This is a STUPENDOUS book, one that I wish were more well-known. In a nutshell: a historian becomes obsessed with finding Admiral Kolchak’s lost gold and a series of interesting, oftentimes unfortunate, events ensues.
Who is Kolchak, you ask? History buffs, especially those who know twentieth-century Russian history, will recognize his name, but probably not many others. Admiral Alexander Kolchak was the doomed White Russian commander during the Russian Civil War who led the fight against the Reds in Siberia. He’s one of my favorite historical figures, which is how I found out about this book. A little Google search revealed it and I couldn’t resist getting a copy because I love all things Kolchak-related.
I’m quite impressed at the level of research the author was able to do. This book was written in 1973 (I think—regardless, I’m certain it was the early 1970s), when there wasn’t much decent scholarship available on the Russian Civil War and its participants, especially the Whites. (Honestly, there isn’t that much great scholarship available today in English, though admittedly there’s more now than there was in the 1970s.) The mediocre quality of scholarship available when the author wrote this book probably explains some of the inaccuracies and the sometimes unfair harshness with which he treats the White Movement. Admittedly, I must state my bias here: I’m usually quite pro-White in my views, plus I have the benefit of having read more favorable accounts than were available when this book was first written.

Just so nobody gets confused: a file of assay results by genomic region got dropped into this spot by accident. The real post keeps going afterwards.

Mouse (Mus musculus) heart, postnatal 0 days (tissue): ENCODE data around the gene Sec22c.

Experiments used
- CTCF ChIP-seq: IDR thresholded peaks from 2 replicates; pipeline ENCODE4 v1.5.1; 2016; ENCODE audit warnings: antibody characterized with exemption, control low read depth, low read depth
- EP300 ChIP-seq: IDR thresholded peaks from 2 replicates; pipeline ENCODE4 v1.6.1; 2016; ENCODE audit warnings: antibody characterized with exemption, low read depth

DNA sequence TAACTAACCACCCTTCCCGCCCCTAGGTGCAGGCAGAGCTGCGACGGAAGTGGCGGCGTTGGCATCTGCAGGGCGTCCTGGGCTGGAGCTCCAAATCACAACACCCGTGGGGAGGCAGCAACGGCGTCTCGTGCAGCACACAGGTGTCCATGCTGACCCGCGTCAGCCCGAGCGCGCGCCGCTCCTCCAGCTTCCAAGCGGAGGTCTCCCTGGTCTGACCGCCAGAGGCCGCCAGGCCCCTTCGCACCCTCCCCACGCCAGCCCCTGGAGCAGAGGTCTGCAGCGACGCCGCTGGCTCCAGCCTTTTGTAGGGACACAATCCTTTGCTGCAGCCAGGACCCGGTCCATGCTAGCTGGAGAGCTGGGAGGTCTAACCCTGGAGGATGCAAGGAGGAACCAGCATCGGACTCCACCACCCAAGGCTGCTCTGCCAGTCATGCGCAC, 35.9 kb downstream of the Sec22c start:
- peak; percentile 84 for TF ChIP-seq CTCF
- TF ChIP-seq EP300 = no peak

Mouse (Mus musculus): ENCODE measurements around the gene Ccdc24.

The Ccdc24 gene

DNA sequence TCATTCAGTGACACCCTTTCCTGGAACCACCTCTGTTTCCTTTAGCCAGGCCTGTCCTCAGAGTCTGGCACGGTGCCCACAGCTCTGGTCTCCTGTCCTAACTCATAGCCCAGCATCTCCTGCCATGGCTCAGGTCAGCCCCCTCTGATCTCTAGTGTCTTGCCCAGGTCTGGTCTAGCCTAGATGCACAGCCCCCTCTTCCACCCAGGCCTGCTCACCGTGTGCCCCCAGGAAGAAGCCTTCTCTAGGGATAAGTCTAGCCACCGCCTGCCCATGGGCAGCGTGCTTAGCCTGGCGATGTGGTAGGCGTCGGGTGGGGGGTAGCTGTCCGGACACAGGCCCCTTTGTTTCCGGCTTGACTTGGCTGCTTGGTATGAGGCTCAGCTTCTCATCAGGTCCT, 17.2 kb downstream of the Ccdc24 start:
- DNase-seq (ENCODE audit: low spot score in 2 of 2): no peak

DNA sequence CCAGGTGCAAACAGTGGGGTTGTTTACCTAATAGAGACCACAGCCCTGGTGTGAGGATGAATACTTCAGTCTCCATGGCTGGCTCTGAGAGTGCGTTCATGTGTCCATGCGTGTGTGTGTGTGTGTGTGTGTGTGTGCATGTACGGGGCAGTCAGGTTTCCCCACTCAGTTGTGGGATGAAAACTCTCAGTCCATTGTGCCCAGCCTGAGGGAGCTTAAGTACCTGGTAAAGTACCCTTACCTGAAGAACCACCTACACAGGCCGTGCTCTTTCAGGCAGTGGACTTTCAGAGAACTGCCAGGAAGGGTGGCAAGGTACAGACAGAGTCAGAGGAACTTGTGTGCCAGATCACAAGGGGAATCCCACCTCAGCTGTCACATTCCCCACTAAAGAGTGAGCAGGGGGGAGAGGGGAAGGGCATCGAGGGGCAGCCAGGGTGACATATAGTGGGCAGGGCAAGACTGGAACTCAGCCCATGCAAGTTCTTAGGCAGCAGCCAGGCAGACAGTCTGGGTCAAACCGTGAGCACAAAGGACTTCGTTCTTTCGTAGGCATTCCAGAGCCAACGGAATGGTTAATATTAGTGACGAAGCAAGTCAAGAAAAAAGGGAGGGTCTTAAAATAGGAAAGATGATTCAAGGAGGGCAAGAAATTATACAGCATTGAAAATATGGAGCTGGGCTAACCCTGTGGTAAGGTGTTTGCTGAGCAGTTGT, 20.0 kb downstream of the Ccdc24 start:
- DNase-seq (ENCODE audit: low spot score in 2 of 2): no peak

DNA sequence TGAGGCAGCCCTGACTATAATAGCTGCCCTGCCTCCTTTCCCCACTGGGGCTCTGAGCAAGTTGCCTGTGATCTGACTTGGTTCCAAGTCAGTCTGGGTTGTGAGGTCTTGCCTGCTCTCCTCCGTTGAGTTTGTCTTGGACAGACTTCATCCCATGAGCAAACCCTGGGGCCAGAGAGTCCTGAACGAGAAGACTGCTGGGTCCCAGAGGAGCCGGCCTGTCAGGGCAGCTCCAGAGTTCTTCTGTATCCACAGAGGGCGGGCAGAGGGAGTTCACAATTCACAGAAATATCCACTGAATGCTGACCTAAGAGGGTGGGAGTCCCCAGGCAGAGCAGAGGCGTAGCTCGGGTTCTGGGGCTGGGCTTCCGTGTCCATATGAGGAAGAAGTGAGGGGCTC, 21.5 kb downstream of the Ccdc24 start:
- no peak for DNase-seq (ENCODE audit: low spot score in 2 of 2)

Thus, the reason why I docked one star from my review is not because of my criticism in the prior paragraph. The author did the best he could with the information he had and what I consider inaccuracies didn’t really detract from my enjoyment of the book. No, the reason why I’ve demoted the book by one star is because of the ending. I felt that the book was going along nicely, then became faster-paced as the stakes were upped, then suddenly everything came to a massive crashing halt and suddenly it was all over. I don’t mind ambiguous endings; I just feel this one was a bit abrupt.